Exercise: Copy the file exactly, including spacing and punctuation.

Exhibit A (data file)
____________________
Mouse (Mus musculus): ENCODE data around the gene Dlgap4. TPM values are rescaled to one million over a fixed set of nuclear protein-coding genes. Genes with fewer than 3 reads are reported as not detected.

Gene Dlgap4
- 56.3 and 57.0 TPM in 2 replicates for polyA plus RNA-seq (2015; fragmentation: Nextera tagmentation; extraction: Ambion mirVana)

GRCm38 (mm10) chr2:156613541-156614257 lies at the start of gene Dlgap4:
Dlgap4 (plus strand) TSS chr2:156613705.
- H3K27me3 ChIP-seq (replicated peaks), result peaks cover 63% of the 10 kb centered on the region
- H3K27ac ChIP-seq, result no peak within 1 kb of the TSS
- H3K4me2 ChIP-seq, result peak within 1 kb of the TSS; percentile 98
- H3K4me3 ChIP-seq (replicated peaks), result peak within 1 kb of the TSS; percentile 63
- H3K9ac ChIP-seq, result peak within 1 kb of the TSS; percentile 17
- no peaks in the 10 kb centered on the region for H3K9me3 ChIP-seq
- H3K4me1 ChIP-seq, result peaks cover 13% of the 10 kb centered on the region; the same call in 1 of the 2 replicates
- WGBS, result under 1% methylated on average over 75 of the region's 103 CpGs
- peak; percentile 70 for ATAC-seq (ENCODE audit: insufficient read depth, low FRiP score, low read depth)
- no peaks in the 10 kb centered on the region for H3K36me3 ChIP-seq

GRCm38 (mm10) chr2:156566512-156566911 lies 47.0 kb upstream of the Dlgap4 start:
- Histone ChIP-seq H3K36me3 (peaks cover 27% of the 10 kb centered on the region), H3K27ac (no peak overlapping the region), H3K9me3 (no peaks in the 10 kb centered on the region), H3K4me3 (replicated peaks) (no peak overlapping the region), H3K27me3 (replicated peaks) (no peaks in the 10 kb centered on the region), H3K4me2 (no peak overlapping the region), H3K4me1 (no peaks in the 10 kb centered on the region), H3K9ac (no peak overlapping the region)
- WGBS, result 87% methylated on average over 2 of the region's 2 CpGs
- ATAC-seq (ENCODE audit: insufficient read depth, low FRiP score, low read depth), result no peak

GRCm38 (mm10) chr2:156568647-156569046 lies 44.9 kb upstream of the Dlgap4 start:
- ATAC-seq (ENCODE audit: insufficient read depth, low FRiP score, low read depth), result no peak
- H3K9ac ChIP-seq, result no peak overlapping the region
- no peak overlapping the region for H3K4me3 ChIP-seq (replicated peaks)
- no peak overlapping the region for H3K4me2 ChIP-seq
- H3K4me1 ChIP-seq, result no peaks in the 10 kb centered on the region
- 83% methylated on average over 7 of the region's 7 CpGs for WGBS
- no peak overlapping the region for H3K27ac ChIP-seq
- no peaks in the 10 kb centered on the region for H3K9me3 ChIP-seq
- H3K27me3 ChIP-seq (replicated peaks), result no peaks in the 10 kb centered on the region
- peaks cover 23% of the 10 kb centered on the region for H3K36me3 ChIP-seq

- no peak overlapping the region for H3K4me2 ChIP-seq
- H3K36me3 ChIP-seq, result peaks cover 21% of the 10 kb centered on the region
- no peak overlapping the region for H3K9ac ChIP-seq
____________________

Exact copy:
Mouse (Mus musculus): ENCODE data around the gene Dlgap4. TPM values are rescaled to one million over a fixed set of nuclear protein-coding genes. Genes with fewer than 3 reads are reported as not detected.

Gene Dlgap4
- 56.3 and 57.0 TPM in 2 replicates for polyA plus RNA-seq (2015; fragmentation: Nextera tagmentation; extraction: Ambion mirVana)

GRCm38 (mm10) chr2:156613541-156614257 lies at the start of gene Dlgap4:
Dlgap4 (plus strand) TSS chr2:156613705.
- H3K27me3 ChIP-seq (replicated peaks), result peaks cover 63% of the 10 kb centered on the region
- H3K27ac ChIP-seq, result no peak within 1 kb of the TSS
- H3K4me2 ChIP-seq, result peak within 1 kb of the TSS; percentile 98
- H3K4me3 ChIP-seq (replicated peaks), result peak within 1 kb of the TSS; percentile 63
- H3K9ac ChIP-seq, result peak within 1 kb of the TSS; percentile 17
- no peaks in the 10 kb centered on the region for H3K9me3 ChIP-seq
- H3K4me1 ChIP-seq, result peaks cover 13% of the 10 kb centered on the region; the same call in 1 of the 2 replicates
- WGBS, result under 1% methylated on average over 75 of the region's 103 CpGs
- peak; percentile 70 for ATAC-seq (ENCODE audit: insufficient read depth, low FRiP score, low read depth)
- no peaks in the 10 kb centered on the region for H3K36me3 ChIP-seq

GRCm38 (mm10) chr2:156566512-156566911 lies 47.0 kb upstream of the Dlgap4 start:
- Histone ChIP-seq H3K36me3 (peaks cover 27% of the 10 kb centered on the region), H3K27ac (no peak overlapping the region), H3K9me3 (no peaks in the 10 kb centered on the region), H3K4me3 (replicated peaks) (no peak overlapping the region), H3K27me3 (replicated peaks) (no peaks in the 10 kb centered on the region), H3K4me2 (no peak overlapping the region), H3K4me1 (no peaks in the 10 kb centered on the region), H3K9ac (no peak overlapping the region)
- WGBS, result 87% methylated on average over 2 of the region's 2 CpGs
- ATAC-seq (ENCODE audit: insufficient read depth, low FRiP score, low read depth), result no peak

GRCm38 (mm10) chr2:156568647-156569046 lies 44.9 kb upstream of the Dlgap4 start:
- ATAC-seq (ENCODE audit: insufficient read depth, low FRiP score, low read depth), result no peak
- H3K9ac ChIP-seq, result no peak overlapping the region
- no peak overlapping the region for H3K4me3 ChIP-seq (replicated peaks)
- no peak overlapping the region for H3K4me2 ChIP-seq
- H3K4me1 ChIP-seq, result no peaks in the 10 kb centered on the region
- 83% methylated on average over 7 of the region's 7 CpGs for WGBS
- no peak overlapping the region for H3K27ac ChIP-seq
- no peaks in the 10 kb centered on the region for H3K9me3 ChIP-seq
- H3K27me3 ChIP-seq (replicated peaks), result no peaks in the 10 kb centered on the region
- peaks cover 23% of the 10 kb centered on the region for H3K36me3 ChIP-seq

- no peak overlapping the region for H3K4me2 ChIP-seq
- H3K36me3 ChIP-seq, result peaks cover 21% of the 10 kb centered on the region
- no peak overlapping the region for H3K9ac ChIP-seq